Hardware Requirements?

before we do that..what sort/scale of projects do you have in mind?
Reply to
neil
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Neil asked the one simple question, but to expand....
Are you looking to model just parts, small assemblies or HUGE assemblies? Obviously, the bigger, the more RAM you need. For just parts, 512mb will work, most of the time. For normal size assemblies you'd need 1gb. For huge assemblies, you need 2-3gb (SW 2004 can use 3gb). And the more complex the parts are (lots of fillets, curvey things, surfaces), the more RAM you'll want.
And, to go with that, the bigger the assemblies, the more disk space you will need. Some SW files can get big. There are ways to "compress" them, but SW does NOT like folks to do that, and you could (?) ruin a file by doing so.
You WILL want a video card with an nVidia chipset on it. Quadro cards the better option. Gaming cards are not really recommended. You can check the SW website and look at the cards that pass/fail and their limitations. If you are looking to do fancy presentations, then you would need a card that the SW feature "RealView Graphics" will support. I assume that the SW VAR shouwed you the realview graphics, as it is a nice neat marketing feature....
Ohh, yeah, the faster the processor, the faster your number crunchin'. To me, video is the thing to throw the money at. The more you do, the more you will need a better video card. Management can see spending a $100-$200 or so on more RAM or a hard drive, but you tell them you need a new $500-plus video card in 6 months and they are going to freak out.
Hope it helps...
Mr. Pickles A User Group Leader
Reply to
Mr. Pickles
Hello James- More is always better. Remember, every new version of SolidWorks uses more system resources. Look at AMD Athlon64 processors. Or P4 w/800 FSB. 2 GB Ram minimum. The nvidia FX video cards, 500, 1000, 2000, or 3000. Serial ATA Harddrive(s) or at least IDE 133. DVD/CD Writer. Really, anything less can slow your productivity down by as much as 20%. Just take your hourly rate, and you can calculate easily how a quality computer can pay for itself quickly. I'd budget $2,500 to $3,000. Best Regards, Devon T. Sowell
formatting link

Reply to
Devon T. Sowell
yeah ok but he was asking for a min spec... if he only had limited needs 1.5 Ghz 512mb Geforce 4 might do. I was trying to size up his work needs.... perhaps I should have given a full answer : )
Reply to
neil
Ok just got back from the intro class for SolidWorks. Looks great. I tried
using DesignCad 3D more times than I want to think about. Solidworks looks
and feels 'from what I saw/played with' to be the one to go with. Boss is
also mostly convinced also YEA!
Now for the hard part. What would you all here say is the minimum
requirements for a machine to run SW on?
As I have to convince the money man it's needed not just wanted..
Processor, memory, video card, etc.
Thanks
jb..
Reply to
James
Here's what I would consider a good choice these days for most of what you'd be doing in Solidworks. I don't really think in terms of minimums. If you had extra large models or assy's you'd know it and would add accordingly. Mind you I'm an AMD fan but the P4 at higher clock rates does kick some butt. And IMHO Dell is about the best "retail" choice you can make...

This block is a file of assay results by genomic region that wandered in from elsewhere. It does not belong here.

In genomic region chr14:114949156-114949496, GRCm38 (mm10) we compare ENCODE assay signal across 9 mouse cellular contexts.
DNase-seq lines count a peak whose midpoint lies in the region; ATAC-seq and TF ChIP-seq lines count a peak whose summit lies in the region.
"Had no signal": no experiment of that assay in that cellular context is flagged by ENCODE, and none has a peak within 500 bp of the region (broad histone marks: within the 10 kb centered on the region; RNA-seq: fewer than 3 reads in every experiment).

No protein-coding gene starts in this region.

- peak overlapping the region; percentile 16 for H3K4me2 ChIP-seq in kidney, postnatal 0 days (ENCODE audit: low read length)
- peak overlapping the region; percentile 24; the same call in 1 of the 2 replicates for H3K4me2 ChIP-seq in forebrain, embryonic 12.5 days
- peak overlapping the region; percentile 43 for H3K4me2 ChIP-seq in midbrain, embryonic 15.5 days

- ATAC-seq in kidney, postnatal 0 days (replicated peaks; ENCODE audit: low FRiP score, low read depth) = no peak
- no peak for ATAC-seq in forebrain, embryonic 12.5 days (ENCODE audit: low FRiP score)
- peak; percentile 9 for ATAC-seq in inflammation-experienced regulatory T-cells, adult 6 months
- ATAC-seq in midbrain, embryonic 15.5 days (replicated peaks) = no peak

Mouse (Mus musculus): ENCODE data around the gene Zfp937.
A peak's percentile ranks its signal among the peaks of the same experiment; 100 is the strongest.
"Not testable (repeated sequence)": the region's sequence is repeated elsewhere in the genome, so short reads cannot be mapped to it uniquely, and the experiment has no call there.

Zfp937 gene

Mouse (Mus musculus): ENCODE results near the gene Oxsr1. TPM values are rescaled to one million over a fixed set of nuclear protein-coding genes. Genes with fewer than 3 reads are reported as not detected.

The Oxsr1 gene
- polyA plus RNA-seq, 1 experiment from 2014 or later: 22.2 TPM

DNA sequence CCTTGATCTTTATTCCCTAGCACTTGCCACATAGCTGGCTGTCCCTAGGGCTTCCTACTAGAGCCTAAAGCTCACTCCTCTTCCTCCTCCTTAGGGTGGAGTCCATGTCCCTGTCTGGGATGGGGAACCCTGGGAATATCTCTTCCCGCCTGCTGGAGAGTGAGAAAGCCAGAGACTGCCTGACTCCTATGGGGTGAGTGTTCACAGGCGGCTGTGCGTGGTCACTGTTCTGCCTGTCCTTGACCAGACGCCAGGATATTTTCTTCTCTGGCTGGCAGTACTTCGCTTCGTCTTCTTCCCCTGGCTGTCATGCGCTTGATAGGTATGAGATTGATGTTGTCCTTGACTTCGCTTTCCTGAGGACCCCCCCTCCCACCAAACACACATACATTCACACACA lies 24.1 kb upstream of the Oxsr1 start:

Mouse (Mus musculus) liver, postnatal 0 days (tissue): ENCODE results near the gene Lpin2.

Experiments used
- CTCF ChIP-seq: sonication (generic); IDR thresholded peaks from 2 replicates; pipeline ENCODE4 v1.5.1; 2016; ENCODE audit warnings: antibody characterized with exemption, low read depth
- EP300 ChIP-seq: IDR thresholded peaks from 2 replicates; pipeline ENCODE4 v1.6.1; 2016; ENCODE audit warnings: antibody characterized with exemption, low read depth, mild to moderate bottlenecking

According to their website as of 1-10-04 11:09pm
$1513
Dell Precision Workstation 360 . Intel P4 2.8Ghz . windows xp, no extra software selected . 1Gb DDR400 Ram (some sort of free upgrade; don't get less) . Nvidia Quadro FX500 video card (one of the best bang for the buck) . 80Gb 7200rpm HD selected (larger is typically faster) . cdrw drive (it's 2004 - you gotta have one) . your choice of free printer or digital camera, etc. . floppy drive selected (sorry, I just gotta have one) . no keyboard or mouse selected . no speakers selected . no monitor selected
Good Luck!!
- Eddy Hicks
Reply to
Eddy Hicks
Dennis wrote in message ...
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So what's the connection with Howdy Doody?
Joe Dunfee
Reply to
Smiley
The fastest you can get... P-IV, 3 Ghz, at least a gig of RAM and nothing less than a Quaddro FX500 video adapter. You can go faster on the processor... but the extra money for the 3.2 vs. the 3 isn't worth it.
Eric
Reply to
Eric Swartz
Does anyone know if the Quadro FX 500 is a better card than the 750xgl?
Reply to
Edge
The 750XGL is faster
Reply to
Daniel
Dug this up on a search.
We buy Dell's for everything here, including shipping them out OEM with our instrument. We also buy them for CAD and all the other stuff we do here. So I want to continue to a stock DELL, but make sure it is geared for CAD.
Why the Precision over the Dimension? With equal processor, RAM, Video card is the Precision still a better call? Could you explain why?
Also if anybody else is having good luck with a DELL and SWX, please quickly jot down a few details so it can help me decide what we need. We just had a new DELL 2.3Ghz with 512RAM and that stupid Nvidia NVS card that was a dog.
Thanks.
pope
Reply to
pope
James, I dont want to put a spanner in the works, but if you are going work with assemblies or have more that one SWX installation you should really look into how you are going to manage data/revisions ect. IMHO a PDM system is a upfront requirement when implementing SWX.
Regards
Brian
Reply to
Brian Lawson

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